No need for exporting and sending and waiting for the other person to respond.

I'm not sure whether you'll need MobileMe for this, though, but it would be cool if you didn't. And let's hope there aren't any severe bugs this time, OK, Apple?

3) It's all in the box.
iWork '09 and iLife '09 will strictly need Mac OS X 10.5 (Leopard). Fortunately, Apple is selling a box set that is of extremely high value for money (how surprising!) which includes Leopard, iWork and iLife. For 169 dollars, it's a fricking bargain.

4) iTunes without condoms.
What is DRM? It's a stupid way of stripping the rights of consumers while protecting the rights of copyright owners. iTunes has had that for years and now, it suddenly doesn't.

With 4 major labels and thousands of independents agreeing, iTunes is finally making the shift to being DRM-free, meaning that you can buy that track and burn it not 3, not 4, but infinite times. You can also put that song into your Zune, or your Creative Zen without having to actually re-encode it.

This will really grant Apple the status of biggest music retailer ever.

Still, how about existing purchased songs? Well, for 30 cents per track, you can get a DRM-free version of the same track with a 256kbps bit rate.

iPhone and iPod touch owners in America can also get on the act, now even without Wi-Fi.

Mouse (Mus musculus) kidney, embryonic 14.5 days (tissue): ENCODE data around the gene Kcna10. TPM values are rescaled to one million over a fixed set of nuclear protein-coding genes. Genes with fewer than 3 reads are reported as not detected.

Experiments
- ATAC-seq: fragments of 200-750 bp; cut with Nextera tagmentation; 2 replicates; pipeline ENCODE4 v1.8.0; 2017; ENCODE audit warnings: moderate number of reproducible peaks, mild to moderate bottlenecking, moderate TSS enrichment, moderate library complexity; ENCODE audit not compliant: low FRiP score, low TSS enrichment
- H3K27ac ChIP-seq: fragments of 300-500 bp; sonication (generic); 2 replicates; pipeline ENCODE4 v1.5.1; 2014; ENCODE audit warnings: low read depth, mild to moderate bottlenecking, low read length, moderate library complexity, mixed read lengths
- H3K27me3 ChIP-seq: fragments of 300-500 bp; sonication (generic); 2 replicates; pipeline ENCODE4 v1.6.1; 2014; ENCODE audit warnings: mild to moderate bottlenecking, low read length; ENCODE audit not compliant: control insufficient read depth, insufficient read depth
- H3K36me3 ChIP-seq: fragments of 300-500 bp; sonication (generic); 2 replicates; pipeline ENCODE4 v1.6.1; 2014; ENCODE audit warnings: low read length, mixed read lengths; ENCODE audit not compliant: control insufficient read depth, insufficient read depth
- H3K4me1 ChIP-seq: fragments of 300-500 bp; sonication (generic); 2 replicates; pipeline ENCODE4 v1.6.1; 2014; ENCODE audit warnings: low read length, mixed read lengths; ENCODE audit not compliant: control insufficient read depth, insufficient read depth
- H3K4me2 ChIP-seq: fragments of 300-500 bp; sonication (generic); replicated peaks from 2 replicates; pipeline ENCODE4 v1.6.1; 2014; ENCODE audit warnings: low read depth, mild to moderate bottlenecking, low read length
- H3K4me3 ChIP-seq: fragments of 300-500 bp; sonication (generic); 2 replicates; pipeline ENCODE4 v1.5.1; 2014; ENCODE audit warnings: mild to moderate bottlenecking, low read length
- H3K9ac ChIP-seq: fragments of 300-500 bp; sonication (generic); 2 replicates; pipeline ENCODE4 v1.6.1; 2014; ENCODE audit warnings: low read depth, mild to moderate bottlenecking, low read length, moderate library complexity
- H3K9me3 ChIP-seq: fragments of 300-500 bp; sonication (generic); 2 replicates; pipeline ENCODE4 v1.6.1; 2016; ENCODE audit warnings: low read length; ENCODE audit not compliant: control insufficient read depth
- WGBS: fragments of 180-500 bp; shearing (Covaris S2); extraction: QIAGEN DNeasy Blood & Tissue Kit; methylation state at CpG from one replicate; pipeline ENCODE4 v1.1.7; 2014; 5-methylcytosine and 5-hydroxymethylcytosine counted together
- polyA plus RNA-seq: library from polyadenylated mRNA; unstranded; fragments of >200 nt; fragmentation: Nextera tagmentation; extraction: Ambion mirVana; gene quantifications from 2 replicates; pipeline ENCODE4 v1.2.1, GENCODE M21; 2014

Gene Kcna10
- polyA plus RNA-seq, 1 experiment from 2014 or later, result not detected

5) A 17-inch MacBook Pro that sips, sips, sips juice
Not just a bigger screen.

There was a product that was noticeably ignored last year in the Notebook event. While its younger brothers were re-designed, the 17" MacBook Pro was left in the dust. Apple makes amends this time and introduces a little twist: an 8-hour unremovable battery that's environmentally-friendly, lasts 1000 charge cycles and jives with the Pro's demands. Holy sh*t.

And if your eyes are good enough, the color gamut of the screen has been increased greatly (60%) as well. Most likely for the pro video editors and graphic designers.

Other than that, the redesign introduces the 17-incher to the MiniDisplayPort, the unibody, the dual video cards and the gorgeous LED backlit screen (and yes, an optional matte finish for 50 more). And yes, it costs the same as the last-generation 17" MacBook Pro.

Here's the commercial:

And here's how the unbelievable 8-hour battery came to be:

(thanks goes to the user applejuicevideos for being such a fast uploader)

6) Tony Bennett
Ending the whole keynote was world-renowned singer Tony Bennett. But I didn't see that performance either.

I can't really muse about 'how the keynote was so underwhelming' because I couldn't really watch it properly for some reason, but I gotta say, just the promise of a more precise iMovie sells for me.